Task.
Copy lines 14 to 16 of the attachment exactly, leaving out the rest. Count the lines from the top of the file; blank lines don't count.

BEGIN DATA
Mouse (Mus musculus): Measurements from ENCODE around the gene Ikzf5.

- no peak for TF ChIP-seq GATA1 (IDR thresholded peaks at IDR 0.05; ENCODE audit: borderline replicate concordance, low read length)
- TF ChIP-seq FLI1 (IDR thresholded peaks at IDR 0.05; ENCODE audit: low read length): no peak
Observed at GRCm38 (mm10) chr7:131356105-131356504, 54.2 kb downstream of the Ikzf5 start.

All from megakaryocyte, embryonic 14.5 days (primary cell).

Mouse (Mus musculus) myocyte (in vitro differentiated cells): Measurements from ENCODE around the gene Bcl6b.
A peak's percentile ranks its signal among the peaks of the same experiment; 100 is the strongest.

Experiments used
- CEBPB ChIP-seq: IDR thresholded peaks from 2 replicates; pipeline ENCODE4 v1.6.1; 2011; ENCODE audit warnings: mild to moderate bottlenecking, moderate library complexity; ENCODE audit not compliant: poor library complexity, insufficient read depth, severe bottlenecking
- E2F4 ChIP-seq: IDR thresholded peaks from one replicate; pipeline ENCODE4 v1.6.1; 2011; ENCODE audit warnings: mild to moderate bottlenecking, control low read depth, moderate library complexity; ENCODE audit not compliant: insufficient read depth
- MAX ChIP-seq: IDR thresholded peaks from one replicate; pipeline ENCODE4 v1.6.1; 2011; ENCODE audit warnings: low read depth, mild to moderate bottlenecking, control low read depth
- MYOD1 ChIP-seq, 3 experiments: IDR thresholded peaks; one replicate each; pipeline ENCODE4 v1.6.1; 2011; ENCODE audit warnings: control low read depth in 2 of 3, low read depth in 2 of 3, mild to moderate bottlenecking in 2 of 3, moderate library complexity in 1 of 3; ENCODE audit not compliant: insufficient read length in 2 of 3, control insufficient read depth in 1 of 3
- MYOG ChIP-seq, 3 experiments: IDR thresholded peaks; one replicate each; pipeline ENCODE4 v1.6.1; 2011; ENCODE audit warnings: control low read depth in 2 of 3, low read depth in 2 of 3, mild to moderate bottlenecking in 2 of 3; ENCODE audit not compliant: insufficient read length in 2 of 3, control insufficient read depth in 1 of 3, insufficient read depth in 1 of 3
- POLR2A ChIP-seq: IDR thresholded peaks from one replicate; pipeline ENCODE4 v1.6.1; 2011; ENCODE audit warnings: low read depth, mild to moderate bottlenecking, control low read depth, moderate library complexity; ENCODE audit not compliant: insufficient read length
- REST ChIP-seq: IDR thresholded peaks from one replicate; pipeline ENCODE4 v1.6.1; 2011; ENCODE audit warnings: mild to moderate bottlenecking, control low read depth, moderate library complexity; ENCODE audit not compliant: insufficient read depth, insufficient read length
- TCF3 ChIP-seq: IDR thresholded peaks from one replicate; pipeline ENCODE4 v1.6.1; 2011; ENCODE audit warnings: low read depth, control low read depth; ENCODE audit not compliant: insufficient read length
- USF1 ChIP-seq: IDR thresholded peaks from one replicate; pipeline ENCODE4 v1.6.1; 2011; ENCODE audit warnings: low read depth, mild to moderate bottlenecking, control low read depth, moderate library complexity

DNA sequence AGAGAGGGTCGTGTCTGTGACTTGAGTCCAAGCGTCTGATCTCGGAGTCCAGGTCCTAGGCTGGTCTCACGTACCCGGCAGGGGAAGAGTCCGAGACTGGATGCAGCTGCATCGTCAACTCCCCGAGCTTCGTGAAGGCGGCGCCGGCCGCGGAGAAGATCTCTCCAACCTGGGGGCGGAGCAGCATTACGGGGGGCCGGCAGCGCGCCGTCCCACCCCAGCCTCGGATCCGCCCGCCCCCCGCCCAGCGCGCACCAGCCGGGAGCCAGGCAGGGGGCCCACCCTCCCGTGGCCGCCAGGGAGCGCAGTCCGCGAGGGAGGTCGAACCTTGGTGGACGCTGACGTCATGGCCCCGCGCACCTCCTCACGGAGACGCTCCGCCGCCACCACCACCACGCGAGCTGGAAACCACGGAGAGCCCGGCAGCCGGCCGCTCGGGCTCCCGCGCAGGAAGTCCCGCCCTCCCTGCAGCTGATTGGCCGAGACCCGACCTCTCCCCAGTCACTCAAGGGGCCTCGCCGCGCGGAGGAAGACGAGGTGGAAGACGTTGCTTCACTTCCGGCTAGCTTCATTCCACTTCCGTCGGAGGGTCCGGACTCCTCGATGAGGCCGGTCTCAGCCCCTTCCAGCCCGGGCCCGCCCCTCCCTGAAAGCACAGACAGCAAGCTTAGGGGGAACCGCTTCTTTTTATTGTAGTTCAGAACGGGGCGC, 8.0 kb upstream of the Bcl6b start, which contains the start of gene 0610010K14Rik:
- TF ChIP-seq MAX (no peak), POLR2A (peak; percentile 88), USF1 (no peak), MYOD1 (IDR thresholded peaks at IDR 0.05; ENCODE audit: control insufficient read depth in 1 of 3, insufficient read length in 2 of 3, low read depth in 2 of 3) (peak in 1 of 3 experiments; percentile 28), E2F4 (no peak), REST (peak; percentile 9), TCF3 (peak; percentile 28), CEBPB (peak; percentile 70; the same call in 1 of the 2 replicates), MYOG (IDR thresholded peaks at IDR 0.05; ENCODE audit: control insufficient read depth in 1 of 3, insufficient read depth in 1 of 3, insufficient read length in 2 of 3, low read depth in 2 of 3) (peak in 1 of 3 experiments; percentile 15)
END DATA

- POLR2A ChIP-seq: IDR thresholded peaks from one replicate; pipeline ENCODE4 v1.6.1; 2011; ENCODE audit warnings: low read depth, mild to moderate bottlenecking, control low read depth, moderate library complexity; ENCODE audit not compliant: insufficient read length
- REST ChIP-seq: IDR thresholded peaks from one replicate; pipeline ENCODE4 v1.6.1; 2011; ENCODE audit warnings: mild to moderate bottlenecking, control low read depth, moderate library complexity; ENCODE audit not compliant: insufficient read depth, insufficient read length
- TCF3 ChIP-seq: IDR thresholded peaks from one replicate; pipeline ENCODE4 v1.6.1; 2011; ENCODE audit warnings: low read depth, control low read depth; ENCODE audit not compliant: insufficient read length